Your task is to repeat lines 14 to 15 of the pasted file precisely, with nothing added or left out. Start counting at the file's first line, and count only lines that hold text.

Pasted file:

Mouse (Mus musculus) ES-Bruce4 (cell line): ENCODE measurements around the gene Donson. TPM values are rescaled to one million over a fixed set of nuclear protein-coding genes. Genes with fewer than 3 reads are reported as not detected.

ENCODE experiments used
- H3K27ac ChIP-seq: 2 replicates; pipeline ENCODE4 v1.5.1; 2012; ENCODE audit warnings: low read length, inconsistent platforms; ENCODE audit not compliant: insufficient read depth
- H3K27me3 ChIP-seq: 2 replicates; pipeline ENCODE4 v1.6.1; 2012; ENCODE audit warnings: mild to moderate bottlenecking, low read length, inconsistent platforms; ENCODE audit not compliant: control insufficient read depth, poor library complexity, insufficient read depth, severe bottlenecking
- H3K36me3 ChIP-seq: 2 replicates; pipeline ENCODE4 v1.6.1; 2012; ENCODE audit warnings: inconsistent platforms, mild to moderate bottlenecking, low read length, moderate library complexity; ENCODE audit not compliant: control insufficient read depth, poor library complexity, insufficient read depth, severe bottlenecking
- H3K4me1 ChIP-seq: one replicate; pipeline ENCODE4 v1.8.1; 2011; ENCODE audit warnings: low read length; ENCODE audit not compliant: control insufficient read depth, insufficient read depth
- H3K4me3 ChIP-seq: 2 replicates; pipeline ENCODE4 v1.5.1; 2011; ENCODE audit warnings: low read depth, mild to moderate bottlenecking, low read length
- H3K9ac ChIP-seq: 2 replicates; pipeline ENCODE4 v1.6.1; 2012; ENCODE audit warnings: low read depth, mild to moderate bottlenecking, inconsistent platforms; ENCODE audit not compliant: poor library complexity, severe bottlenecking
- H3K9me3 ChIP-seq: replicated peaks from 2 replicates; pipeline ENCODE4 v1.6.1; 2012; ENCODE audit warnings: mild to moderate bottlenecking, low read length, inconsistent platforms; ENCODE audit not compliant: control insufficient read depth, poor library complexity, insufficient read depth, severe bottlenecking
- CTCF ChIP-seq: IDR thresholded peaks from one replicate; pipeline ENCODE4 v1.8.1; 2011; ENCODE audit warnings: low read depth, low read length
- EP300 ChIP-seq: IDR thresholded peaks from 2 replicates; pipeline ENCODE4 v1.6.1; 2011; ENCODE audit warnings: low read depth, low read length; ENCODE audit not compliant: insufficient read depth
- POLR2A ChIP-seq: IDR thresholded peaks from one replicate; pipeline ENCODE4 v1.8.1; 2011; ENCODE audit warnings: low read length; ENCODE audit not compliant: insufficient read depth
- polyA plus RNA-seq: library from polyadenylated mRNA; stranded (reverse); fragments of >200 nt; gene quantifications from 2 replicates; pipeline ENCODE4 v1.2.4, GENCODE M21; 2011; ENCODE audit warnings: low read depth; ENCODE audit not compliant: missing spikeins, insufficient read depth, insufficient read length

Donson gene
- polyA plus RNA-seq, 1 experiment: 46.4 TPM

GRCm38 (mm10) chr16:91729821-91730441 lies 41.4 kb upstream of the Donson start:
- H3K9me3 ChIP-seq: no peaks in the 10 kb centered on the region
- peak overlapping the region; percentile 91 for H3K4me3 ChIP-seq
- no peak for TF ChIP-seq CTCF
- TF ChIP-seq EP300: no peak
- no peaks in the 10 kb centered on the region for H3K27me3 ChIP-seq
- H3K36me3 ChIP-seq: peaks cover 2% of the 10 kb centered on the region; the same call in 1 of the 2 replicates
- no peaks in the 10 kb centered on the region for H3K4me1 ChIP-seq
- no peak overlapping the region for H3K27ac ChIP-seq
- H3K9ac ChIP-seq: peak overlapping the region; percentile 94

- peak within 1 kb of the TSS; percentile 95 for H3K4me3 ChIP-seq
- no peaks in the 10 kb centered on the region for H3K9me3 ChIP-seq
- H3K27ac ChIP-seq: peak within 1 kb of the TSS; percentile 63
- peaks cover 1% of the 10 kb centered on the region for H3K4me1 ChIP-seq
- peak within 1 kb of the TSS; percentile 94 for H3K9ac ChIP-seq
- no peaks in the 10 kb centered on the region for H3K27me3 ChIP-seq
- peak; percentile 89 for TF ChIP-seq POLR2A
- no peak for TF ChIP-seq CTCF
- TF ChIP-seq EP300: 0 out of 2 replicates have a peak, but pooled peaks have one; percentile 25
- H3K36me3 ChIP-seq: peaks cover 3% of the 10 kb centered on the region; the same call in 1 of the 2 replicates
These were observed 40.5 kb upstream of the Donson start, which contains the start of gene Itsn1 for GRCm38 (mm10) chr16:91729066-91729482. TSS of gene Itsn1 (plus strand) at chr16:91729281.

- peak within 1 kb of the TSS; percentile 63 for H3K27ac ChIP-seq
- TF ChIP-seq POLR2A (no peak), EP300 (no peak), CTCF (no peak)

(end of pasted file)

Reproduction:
Donson gene
- polyA plus RNA-seq, 1 experiment: 46.4 TPM